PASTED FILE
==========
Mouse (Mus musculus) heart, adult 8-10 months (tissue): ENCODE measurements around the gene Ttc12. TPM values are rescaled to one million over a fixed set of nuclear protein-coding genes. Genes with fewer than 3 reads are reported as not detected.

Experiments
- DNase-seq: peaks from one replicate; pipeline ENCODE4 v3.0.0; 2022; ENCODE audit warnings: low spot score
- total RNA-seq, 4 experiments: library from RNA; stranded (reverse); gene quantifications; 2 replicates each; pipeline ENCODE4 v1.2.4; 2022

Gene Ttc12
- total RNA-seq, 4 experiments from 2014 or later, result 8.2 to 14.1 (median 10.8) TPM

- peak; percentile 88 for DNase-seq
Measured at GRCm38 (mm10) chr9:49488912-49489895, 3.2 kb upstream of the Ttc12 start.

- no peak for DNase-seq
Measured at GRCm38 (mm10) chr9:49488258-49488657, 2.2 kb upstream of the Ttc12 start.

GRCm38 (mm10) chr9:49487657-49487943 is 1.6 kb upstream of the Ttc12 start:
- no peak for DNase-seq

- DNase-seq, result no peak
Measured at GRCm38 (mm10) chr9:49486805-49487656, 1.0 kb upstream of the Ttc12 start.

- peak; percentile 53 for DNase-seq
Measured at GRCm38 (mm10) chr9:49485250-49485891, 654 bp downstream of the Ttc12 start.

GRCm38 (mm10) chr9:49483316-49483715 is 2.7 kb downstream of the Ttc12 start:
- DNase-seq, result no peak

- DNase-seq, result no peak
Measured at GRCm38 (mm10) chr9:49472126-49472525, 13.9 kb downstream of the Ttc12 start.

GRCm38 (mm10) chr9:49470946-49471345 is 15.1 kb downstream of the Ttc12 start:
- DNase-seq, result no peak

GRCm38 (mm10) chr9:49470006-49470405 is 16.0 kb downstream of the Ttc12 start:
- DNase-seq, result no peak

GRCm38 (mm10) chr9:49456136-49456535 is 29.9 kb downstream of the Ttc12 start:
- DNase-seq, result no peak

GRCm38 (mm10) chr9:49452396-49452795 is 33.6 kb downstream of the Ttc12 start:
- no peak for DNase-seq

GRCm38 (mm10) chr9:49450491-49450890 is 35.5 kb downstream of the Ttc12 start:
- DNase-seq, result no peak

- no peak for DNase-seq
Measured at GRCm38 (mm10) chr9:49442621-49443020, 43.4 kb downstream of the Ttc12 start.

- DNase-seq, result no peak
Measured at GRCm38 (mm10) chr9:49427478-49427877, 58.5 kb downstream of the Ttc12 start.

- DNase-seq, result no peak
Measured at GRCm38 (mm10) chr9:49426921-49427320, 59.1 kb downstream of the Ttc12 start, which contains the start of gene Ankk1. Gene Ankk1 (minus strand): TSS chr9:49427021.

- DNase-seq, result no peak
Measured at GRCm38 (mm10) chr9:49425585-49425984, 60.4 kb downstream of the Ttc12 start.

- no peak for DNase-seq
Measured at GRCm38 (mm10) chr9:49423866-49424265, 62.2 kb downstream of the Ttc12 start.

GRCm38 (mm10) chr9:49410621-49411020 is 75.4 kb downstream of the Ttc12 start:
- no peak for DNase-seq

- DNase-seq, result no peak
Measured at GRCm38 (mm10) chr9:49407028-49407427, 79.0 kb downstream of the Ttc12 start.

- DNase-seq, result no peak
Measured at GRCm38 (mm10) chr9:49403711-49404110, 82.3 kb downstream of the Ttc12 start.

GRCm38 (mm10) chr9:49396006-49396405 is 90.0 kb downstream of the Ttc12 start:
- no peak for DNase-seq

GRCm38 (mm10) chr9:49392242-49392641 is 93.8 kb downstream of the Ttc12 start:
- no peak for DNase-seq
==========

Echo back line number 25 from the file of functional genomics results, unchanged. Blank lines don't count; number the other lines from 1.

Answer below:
GRCm38 (mm10) chr9:49456136-49456535 is 29.9 kb downstream of the Ttc12 start: